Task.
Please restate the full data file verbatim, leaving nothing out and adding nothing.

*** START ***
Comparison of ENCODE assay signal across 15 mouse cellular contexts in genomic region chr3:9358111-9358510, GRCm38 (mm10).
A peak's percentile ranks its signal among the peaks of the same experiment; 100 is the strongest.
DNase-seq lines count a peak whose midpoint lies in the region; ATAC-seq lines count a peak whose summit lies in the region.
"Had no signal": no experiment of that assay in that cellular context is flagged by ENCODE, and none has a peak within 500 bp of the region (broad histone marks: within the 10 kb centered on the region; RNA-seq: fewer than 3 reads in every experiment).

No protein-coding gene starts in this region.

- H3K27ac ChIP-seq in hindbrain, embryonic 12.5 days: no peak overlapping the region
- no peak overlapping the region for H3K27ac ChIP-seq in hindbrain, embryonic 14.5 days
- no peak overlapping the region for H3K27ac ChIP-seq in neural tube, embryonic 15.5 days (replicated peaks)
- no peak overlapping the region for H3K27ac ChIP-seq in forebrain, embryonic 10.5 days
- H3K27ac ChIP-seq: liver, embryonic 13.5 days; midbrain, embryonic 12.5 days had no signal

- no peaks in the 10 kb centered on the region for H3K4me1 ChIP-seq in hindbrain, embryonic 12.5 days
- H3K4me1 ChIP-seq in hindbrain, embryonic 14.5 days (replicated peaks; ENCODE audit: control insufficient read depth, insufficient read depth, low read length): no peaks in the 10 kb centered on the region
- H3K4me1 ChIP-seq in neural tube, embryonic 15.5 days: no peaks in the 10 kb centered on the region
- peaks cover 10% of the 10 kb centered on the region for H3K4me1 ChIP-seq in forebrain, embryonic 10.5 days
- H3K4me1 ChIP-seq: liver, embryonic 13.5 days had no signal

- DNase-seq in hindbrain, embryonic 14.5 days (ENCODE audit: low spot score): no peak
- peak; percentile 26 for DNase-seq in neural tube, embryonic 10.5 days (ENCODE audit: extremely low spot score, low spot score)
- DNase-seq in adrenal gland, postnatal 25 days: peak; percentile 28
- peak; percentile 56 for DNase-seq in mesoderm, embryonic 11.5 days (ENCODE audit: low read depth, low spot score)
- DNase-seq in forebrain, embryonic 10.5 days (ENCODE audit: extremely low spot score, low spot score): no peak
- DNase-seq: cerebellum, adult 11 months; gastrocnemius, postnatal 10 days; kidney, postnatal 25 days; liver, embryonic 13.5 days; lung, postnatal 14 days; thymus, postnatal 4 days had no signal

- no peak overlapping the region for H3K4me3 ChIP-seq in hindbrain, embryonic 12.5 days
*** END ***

Comparison of ENCODE assay signal across 15 mouse cellular contexts in genomic region chr3:9358111-9358510, GRCm38 (mm10).
A peak's percentile ranks its signal among the peaks of the same experiment; 100 is the strongest.
DNase-seq lines count a peak whose midpoint lies in the region; ATAC-seq lines count a peak whose summit lies in the region.
"Had no signal": no experiment of that assay in that cellular context is flagged by ENCODE, and none has a peak within 500 bp of the region (broad histone marks: within the 10 kb centered on the region; RNA-seq: fewer than 3 reads in every experiment).

No protein-coding gene starts in this region.

- H3K27ac ChIP-seq in hindbrain, embryonic 12.5 days: no peak overlapping the region
- no peak overlapping the region for H3K27ac ChIP-seq in hindbrain, embryonic 14.5 days
- no peak overlapping the region for H3K27ac ChIP-seq in neural tube, embryonic 15.5 days (replicated peaks)
- no peak overlapping the region for H3K27ac ChIP-seq in forebrain, embryonic 10.5 days
- H3K27ac ChIP-seq: liver, embryonic 13.5 days; midbrain, embryonic 12.5 days had no signal

- no peaks in the 10 kb centered on the region for H3K4me1 ChIP-seq in hindbrain, embryonic 12.5 days
- H3K4me1 ChIP-seq in hindbrain, embryonic 14.5 days (replicated peaks; ENCODE audit: control insufficient read depth, insufficient read depth, low read length): no peaks in the 10 kb centered on the region
- H3K4me1 ChIP-seq in neural tube, embryonic 15.5 days: no peaks in the 10 kb centered on the region
- peaks cover 10% of the 10 kb centered on the region for H3K4me1 ChIP-seq in forebrain, embryonic 10.5 days
- H3K4me1 ChIP-seq: liver, embryonic 13.5 days had no signal

- DNase-seq in hindbrain, embryonic 14.5 days (ENCODE audit: low spot score): no peak
- peak; percentile 26 for DNase-seq in neural tube, embryonic 10.5 days (ENCODE audit: extremely low spot score, low spot score)
- DNase-seq in adrenal gland, postnatal 25 days: peak; percentile 28
- peak; percentile 56 for DNase-seq in mesoderm, embryonic 11.5 days (ENCODE audit: low read depth, low spot score)
- DNase-seq in forebrain, embryonic 10.5 days (ENCODE audit: extremely low spot score, low spot score): no peak
- DNase-seq: cerebellum, adult 11 months; gastrocnemius, postnatal 10 days; kidney, postnatal 25 days; liver, embryonic 13.5 days; lung, postnatal 14 days; thymus, postnatal 4 days had no signal

- no peak overlapping the region for H3K4me3 ChIP-seq in hindbrain, embryonic 12.5 days